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See the Tripawd Dogs 2024 Quality of Life Survey Results

If you are in the tough spot of wondering whether or not amputation for a dog is worth it, the Tripawd Dogs 2024 Quality of Life Survey Results slideshow is worth checking out.

Watch the Results: 2024 Tripawd Dogs Quality of Life Survey Responses from Members

Late last year, we asked the Tripawds community for help with three new Quality of Life Surveys that examined what the three-legged life is like for pet parents and their dog or cat. There was one survey for dogs, another for cats, and a third one for people who chose to adopt a Tripawd. Once again this community came through with helpful insight about:

  • Life before amputation
  • Why their cat or dog needed amputation
  • What recovery was like
  • And whether or not they would do it again.

Here are the results in a brief slide show. Keep reading for more fascinating insight from the surveys.

Watch the Tripawd Dogs 2024 Quality of Life Survey Recap

Amputation pain management for dogs still has a long way to go.

The type of pain management dogs were given was very insightful. It saddens us that only about 30 percent of dogs received Gabapentin for nerve pain, and even more shocking was that nearly 20 percent of dogs still come home with Tramadol, a drug proven to be ineffective for managing acute surgical pain.

Pain medications for dogs amputation surgery recovery

Some of the most fascinating insight came from the written responses provided to certain questions such as:

“Knowing what you now know, if given the choice again today, would you do the amputation again? Why or why not?”

Once again the majority of Tripawd parents said yes they would choose amputation if they had to, for reasons such as:

Yes, depending on circumstances. She showed me the fear was on me in the long run.

Yes, absolutely. The recovery period was more emotionally and physically intense than I expected, but I would definitely do it again in a heartbeat under the same circumstances.

Yes, as long as finances permitted. Amputation gave her a chance to have extended quaility pain free life. It also gave her a chance to maybe even beat this crap disease. It gave me the chance to master the art of living in the moment and celebrate each day we had together with no worries avout the tomorrows. I knew I would second guess myself if I didn’t give her that chance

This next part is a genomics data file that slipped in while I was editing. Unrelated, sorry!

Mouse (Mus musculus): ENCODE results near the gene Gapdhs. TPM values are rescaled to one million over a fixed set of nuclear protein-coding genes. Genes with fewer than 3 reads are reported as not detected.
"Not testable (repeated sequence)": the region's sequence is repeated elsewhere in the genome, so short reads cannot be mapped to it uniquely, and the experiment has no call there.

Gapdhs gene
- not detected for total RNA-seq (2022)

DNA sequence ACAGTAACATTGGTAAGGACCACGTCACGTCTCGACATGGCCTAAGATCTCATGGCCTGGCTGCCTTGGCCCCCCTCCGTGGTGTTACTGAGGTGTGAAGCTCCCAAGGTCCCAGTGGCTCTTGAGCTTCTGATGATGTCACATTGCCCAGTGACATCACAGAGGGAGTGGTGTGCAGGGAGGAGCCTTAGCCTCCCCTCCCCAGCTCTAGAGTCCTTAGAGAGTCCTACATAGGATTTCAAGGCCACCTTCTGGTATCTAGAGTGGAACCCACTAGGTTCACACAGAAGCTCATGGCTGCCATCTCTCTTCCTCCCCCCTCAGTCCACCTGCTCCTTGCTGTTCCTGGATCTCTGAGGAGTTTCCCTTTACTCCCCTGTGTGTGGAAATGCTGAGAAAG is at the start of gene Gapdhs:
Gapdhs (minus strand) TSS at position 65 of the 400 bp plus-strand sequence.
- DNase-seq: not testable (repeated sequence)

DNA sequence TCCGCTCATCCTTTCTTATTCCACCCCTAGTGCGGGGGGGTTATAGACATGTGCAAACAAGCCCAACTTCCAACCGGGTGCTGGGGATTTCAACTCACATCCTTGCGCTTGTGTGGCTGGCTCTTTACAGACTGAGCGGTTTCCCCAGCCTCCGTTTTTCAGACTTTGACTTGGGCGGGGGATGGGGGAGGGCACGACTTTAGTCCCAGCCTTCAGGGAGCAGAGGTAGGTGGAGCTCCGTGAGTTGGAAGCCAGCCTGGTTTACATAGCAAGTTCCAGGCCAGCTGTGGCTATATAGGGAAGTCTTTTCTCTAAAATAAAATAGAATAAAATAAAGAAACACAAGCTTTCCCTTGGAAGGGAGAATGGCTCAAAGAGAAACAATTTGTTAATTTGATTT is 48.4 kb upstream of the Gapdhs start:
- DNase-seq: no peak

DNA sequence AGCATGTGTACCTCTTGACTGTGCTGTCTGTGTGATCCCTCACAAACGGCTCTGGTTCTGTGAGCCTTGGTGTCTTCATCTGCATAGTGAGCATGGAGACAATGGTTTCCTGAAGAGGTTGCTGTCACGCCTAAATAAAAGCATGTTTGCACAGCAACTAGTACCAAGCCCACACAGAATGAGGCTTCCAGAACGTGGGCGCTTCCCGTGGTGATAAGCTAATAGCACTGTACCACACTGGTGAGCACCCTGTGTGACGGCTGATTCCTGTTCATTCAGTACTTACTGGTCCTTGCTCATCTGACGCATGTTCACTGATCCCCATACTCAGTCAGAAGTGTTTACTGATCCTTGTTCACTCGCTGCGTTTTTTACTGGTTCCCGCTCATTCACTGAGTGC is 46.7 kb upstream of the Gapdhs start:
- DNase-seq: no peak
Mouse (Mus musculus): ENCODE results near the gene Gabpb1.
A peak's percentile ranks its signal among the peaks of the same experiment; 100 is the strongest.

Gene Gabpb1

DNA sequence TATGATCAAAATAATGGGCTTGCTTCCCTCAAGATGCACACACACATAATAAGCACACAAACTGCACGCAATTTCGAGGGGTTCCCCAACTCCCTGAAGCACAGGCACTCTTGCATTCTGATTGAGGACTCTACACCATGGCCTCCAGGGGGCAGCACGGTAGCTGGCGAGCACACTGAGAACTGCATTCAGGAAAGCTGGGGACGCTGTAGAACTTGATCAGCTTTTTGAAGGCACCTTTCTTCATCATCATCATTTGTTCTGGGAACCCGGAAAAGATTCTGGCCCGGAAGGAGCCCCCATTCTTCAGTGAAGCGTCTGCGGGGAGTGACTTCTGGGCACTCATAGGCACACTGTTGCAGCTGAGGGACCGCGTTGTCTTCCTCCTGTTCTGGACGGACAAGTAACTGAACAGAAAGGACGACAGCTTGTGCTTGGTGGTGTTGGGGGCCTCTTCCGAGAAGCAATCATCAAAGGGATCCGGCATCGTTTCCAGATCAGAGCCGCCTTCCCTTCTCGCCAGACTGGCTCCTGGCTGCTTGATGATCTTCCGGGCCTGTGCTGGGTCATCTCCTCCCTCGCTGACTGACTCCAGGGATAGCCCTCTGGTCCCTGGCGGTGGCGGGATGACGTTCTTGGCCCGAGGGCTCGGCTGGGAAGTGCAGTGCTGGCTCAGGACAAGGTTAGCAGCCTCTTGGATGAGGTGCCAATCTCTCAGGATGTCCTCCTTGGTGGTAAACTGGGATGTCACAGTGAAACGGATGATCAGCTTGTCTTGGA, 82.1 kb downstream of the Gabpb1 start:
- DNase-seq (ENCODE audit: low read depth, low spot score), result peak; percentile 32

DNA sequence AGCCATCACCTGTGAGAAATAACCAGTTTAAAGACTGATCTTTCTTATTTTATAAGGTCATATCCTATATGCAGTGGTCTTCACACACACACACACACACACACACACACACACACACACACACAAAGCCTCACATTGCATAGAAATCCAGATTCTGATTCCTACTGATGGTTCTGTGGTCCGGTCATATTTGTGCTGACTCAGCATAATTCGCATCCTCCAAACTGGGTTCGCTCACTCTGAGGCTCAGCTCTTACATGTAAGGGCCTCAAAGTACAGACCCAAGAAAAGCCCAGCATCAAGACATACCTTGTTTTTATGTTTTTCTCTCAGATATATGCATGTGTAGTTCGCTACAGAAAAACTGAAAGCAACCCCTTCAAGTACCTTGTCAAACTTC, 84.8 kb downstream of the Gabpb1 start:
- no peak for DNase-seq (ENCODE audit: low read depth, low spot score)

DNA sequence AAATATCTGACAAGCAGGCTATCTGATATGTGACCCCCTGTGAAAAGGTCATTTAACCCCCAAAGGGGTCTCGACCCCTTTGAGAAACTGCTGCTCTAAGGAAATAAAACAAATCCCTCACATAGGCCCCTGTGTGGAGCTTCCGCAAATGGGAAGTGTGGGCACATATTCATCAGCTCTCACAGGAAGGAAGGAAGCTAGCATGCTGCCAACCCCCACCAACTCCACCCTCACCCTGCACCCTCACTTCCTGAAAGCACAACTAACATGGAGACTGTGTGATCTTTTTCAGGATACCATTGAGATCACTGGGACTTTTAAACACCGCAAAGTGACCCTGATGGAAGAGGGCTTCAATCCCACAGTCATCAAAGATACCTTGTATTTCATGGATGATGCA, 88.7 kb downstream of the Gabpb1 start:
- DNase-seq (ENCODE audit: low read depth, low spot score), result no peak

Yes, but I wish such a rosey picture wouldn’t have been painted about post-surgery and healing. It was really tough and she still is adapting. If I would have had a more realistic picture of what the first weeks would be like, I think it wouldn’t have been so hard. I am so glad that I have a flexible job and was able to stay home with her for a couple weeks, so I would encourage folks to think about how their work and other commitments may impact your ability to care for your animal post-surgery.

Out of 144 responses to the question, only two said no they would not choose amputation, or weren’t sure if they would for these reasons:

No- would not. Physically she is ok. Mentally she is sad and doesn’t do the things she used to love to do like play ball and go for walks

Not sure. She has really had to give up a lot of the things she loved (playing with friends, tug war, running a lot). She still seems happy but it’s hard to know that she’ll never be fully herself again.

We hope this helps provide good information for pet parents considering amputation for their dog. If you want to know what cat parents think about the Tripawd life, don’t miss our very detailed results from the 2024 Tripawd Cats Quality of Life Survey.

Watch this space for our third and final 2024 Tripawd Quality of Life Survey, All About Adopted Tripawd Pets.

Thanks to everyone who makes our community so helpful by participating in this kind of informal research!

Sharing is Caring!

2 thoughts on “See the Tripawd Dogs 2024 Quality of Life Survey Results”

  1. I’m not sure what to do. She is in so much pain and nobody cares. Her check-up, the one Vet started cutting her freaking stitches! All absorbable and he didn’t stop until he saw it was just beginning to absorb. It broke anchors inside. She almost chewed her tale off. The original Surgeon will not see her because her vet cut her stitches.
    They weren’t great, either. Al.ost killed her. I’m not sure if I did the right thing. I also want to sue. We were attacked by another dog. That’s how it happened and she is in so much pain.

    Reply

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